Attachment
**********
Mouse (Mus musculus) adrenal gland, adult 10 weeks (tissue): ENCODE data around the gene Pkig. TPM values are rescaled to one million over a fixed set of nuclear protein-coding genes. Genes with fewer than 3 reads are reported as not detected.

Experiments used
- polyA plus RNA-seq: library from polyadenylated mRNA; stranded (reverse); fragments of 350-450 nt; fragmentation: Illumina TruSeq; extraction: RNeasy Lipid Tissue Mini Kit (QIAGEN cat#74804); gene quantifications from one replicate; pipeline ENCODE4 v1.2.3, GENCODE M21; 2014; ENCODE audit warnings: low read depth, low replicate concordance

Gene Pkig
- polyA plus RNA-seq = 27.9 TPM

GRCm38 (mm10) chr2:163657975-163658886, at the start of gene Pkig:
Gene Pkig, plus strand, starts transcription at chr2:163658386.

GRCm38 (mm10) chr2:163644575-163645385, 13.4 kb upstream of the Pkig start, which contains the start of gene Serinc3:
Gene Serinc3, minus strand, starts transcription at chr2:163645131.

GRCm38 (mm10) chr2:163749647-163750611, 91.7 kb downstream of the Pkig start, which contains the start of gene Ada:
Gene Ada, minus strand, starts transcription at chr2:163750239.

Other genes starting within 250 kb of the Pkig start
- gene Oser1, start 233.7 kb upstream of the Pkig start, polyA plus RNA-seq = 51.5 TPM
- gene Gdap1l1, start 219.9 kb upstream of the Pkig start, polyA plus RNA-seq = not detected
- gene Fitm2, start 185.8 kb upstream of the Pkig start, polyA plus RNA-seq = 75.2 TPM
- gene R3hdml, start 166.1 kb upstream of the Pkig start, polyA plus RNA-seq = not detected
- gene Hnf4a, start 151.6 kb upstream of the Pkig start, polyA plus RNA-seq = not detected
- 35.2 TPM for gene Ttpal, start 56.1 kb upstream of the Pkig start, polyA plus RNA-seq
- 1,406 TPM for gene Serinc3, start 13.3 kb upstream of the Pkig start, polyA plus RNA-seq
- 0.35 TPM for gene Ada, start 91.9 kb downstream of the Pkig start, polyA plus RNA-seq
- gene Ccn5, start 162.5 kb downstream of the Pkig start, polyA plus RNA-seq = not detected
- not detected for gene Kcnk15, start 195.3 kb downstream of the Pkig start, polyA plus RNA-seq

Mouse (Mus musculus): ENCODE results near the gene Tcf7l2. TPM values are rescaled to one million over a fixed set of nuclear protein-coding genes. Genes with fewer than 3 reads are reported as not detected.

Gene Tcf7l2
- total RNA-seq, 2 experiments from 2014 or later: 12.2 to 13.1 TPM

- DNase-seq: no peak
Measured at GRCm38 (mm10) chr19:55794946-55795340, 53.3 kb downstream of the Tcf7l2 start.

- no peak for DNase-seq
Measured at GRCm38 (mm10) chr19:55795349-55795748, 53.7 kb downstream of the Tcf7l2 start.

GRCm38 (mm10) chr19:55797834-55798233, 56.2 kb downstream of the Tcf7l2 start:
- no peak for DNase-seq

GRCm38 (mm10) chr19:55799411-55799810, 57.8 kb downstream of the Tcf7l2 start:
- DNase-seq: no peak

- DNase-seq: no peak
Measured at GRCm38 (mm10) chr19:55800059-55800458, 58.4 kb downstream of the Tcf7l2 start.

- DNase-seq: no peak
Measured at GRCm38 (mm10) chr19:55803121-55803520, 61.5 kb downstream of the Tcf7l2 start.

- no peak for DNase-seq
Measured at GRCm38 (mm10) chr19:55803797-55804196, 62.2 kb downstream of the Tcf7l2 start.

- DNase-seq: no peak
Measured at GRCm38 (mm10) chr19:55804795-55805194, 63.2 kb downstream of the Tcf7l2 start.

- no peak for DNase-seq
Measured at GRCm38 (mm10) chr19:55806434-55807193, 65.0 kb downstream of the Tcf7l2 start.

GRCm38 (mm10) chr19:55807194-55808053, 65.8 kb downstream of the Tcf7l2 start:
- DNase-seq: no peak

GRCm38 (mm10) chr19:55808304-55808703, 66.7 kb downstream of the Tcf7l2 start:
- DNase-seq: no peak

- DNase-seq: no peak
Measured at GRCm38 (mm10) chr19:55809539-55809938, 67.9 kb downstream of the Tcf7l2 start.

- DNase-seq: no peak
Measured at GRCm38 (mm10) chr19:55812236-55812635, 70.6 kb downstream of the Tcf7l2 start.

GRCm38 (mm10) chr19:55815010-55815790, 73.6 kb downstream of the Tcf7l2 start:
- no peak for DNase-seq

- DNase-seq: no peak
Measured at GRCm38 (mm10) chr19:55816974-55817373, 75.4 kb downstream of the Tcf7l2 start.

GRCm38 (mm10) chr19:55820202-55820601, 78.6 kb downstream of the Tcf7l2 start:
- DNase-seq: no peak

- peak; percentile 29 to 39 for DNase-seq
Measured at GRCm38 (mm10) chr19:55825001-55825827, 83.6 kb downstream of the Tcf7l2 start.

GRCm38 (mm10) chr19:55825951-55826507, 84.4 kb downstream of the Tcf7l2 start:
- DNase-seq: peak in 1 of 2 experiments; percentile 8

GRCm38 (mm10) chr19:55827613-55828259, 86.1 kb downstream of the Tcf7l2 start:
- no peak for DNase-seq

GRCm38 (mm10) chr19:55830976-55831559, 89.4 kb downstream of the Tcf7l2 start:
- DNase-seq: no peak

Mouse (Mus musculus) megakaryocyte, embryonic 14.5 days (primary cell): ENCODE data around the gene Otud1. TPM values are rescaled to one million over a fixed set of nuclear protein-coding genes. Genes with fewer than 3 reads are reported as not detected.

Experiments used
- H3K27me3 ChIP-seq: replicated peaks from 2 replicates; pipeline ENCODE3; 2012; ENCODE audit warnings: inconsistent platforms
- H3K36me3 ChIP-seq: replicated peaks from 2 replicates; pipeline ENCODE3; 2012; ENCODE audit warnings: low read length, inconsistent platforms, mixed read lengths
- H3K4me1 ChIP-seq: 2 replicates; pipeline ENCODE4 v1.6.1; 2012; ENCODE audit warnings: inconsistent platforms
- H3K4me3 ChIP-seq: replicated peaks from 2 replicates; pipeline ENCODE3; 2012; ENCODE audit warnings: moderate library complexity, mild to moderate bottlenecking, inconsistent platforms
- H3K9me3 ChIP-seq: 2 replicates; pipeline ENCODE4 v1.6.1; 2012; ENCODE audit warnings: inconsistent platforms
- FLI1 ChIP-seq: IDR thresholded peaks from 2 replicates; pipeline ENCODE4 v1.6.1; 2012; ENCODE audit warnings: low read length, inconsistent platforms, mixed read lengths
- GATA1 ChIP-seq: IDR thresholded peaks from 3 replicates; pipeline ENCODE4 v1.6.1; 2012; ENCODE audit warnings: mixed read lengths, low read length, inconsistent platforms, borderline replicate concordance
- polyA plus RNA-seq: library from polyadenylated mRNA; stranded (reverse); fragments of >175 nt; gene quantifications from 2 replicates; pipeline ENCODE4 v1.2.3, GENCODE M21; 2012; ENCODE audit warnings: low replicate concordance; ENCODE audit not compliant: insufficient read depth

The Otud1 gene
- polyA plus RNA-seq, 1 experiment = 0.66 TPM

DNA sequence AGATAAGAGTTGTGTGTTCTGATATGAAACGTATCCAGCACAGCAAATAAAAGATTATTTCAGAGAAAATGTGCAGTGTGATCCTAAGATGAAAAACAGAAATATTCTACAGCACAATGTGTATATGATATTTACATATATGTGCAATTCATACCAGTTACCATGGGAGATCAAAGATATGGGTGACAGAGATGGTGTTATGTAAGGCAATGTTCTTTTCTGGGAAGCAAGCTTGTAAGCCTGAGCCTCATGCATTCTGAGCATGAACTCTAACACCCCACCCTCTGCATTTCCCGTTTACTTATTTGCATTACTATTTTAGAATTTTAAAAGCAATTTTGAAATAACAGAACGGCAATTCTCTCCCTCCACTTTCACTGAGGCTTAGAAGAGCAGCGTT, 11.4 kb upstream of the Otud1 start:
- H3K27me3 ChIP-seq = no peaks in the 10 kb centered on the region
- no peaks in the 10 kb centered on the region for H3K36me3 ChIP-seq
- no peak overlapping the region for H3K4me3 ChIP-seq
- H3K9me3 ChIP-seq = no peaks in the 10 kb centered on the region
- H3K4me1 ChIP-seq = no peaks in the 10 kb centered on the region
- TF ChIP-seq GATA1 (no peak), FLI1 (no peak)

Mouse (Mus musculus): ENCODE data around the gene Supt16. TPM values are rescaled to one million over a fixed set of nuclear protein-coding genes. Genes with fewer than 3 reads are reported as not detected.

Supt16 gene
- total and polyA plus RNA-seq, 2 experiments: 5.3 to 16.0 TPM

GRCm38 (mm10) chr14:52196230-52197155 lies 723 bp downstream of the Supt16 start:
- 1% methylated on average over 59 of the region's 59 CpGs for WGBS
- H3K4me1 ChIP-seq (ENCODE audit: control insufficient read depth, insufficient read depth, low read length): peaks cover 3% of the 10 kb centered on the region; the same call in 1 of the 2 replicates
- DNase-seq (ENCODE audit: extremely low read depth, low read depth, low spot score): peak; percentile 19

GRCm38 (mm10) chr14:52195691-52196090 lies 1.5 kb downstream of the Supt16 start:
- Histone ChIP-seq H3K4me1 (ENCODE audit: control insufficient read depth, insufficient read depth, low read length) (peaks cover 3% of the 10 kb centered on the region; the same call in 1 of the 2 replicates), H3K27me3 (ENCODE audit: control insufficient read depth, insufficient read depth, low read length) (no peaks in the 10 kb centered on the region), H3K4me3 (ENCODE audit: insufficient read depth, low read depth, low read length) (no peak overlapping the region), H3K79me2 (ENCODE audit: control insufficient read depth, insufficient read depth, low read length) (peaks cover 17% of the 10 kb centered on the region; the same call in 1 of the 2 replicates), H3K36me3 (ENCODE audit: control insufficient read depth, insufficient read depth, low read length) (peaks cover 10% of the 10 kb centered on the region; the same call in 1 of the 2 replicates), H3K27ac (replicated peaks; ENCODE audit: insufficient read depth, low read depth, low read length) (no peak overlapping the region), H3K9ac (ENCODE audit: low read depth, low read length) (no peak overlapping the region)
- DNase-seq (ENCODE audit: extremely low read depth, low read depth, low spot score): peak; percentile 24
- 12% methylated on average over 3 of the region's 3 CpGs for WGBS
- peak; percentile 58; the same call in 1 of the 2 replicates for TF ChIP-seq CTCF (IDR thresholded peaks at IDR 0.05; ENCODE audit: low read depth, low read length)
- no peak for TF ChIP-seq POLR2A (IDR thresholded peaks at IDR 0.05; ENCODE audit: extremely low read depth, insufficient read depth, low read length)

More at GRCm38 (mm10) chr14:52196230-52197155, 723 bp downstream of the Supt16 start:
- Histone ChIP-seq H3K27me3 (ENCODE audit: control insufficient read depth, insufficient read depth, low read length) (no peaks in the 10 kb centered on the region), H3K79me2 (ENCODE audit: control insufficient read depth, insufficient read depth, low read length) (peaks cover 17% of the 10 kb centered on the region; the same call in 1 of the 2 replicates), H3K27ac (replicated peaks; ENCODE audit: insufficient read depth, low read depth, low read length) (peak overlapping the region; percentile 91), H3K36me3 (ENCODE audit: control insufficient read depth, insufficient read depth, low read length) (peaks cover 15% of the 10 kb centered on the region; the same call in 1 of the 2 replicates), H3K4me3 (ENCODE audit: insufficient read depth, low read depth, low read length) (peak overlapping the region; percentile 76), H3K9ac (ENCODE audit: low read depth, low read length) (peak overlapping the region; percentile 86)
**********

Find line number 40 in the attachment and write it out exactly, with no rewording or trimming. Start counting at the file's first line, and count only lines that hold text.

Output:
- DNase-seq: no peak